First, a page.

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  • Here his free utterance of extreme Arian views led to popular complaints, and Eudoxius was compelled, by command of the emperor, Constantius II., to depose him from the bishopric within a year of his elevation to it.

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  • His purpose to cross the Alps at the head of a great force was hailed with delight by the Ghibellines, whose aspirations found utterance in Dantes noble prose, but his life was too short for him to fulfil the hopes of his friends.

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  • Shortly afterwards Magyar resentment of an army order issued from the cavalry manoeuvres at Chlopy in Galicia - in which the monarch declared that he would " hold fast to the existing and well-tried organization of the army " and would never " relinquish the rights and privileges guaranteed to its highest war-lord "; and of a provocative utterance of the Austrian premier Korber in the Reichsrath led to the overthrow of the Khuen-Hedervary cabinet (September 30) by an immense majority.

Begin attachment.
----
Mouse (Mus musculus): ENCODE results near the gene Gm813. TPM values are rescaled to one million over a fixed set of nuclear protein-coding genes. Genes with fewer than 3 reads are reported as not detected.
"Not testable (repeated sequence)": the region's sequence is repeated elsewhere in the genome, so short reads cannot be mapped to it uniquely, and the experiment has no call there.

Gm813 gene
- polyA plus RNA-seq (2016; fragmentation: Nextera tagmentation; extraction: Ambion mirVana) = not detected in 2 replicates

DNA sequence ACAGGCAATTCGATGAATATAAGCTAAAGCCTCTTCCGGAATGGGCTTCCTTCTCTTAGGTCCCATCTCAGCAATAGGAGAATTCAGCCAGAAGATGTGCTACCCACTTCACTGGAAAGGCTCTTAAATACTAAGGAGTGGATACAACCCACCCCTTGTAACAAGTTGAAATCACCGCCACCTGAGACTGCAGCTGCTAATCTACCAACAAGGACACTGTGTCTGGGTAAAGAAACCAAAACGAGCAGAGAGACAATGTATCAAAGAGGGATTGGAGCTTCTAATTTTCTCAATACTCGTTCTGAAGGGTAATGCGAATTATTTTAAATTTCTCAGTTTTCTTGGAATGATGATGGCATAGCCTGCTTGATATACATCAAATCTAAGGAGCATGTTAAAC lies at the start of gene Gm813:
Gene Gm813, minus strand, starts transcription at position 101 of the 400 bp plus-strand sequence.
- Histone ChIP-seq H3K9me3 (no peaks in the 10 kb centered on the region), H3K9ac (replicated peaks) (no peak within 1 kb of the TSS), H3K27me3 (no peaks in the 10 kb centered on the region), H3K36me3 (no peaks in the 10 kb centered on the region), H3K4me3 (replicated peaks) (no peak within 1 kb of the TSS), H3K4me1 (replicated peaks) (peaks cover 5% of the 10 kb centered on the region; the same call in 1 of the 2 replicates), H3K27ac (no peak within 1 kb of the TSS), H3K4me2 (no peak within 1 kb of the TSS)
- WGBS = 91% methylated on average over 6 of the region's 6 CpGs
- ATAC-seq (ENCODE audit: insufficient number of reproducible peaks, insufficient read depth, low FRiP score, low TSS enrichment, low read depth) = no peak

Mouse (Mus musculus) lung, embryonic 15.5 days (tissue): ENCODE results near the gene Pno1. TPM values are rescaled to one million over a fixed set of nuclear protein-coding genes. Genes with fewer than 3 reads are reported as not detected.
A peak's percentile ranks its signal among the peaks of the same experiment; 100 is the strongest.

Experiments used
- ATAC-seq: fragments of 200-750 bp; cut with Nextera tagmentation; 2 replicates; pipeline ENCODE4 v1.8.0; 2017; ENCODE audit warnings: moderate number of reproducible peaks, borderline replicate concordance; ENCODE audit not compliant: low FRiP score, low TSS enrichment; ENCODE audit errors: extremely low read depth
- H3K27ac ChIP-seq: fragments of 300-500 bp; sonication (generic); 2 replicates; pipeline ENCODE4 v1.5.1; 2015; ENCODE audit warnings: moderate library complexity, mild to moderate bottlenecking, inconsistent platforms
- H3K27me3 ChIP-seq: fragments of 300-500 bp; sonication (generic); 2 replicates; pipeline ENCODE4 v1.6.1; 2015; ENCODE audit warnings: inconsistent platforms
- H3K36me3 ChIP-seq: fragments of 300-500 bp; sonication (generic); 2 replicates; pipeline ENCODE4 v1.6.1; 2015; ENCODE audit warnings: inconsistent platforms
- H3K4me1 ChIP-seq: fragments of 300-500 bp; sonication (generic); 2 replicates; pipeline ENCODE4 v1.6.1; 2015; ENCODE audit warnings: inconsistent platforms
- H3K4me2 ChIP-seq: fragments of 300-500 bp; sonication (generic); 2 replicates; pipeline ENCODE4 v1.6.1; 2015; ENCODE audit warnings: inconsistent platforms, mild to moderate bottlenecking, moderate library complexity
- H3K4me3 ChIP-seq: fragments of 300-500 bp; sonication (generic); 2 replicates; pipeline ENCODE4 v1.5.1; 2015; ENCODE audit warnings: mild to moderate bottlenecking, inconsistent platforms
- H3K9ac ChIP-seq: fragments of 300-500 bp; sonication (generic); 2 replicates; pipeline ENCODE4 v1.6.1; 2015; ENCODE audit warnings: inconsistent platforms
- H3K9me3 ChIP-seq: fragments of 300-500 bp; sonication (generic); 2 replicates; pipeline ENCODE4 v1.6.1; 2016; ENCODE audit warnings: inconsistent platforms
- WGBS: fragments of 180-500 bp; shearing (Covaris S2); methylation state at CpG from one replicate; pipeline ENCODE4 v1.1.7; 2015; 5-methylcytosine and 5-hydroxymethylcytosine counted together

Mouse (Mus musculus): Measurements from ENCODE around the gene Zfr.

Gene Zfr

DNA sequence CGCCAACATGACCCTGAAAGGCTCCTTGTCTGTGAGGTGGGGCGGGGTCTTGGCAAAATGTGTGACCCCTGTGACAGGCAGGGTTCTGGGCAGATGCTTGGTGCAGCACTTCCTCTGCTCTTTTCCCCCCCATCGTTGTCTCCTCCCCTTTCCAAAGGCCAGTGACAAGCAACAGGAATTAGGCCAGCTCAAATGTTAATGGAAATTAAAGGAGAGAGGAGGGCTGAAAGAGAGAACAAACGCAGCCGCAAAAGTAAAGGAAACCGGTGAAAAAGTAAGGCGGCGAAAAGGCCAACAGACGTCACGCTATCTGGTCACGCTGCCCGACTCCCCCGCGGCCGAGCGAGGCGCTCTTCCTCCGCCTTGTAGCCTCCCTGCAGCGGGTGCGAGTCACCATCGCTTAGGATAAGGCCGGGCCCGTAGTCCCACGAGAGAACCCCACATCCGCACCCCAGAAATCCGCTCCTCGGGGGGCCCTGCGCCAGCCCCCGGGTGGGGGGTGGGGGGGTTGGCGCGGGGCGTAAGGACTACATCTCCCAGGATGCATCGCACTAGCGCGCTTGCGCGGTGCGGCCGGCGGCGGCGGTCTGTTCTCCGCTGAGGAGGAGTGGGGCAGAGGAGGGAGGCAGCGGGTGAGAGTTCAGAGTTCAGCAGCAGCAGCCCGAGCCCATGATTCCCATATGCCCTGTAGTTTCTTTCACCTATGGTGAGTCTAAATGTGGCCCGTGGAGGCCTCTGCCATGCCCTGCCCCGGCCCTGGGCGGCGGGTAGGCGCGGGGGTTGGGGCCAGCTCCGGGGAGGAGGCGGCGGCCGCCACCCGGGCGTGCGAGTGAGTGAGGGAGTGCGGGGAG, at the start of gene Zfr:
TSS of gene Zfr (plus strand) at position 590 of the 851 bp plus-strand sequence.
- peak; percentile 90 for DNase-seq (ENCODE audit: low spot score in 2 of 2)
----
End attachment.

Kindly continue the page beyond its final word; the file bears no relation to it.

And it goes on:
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  • Kingo had a charming fancy, a clear sense of form and great rapidity and variety of utterance.

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  • This utterance led to an idea that he was inclined to consider favourably the proposal for a preferential tariff, his earlier enthusiasm for Imperial Federation making his support an interesting political possibility.

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  • Considered as a " prose epic," or a vivid utterance of the thought of the period, it has a permanent and unique value.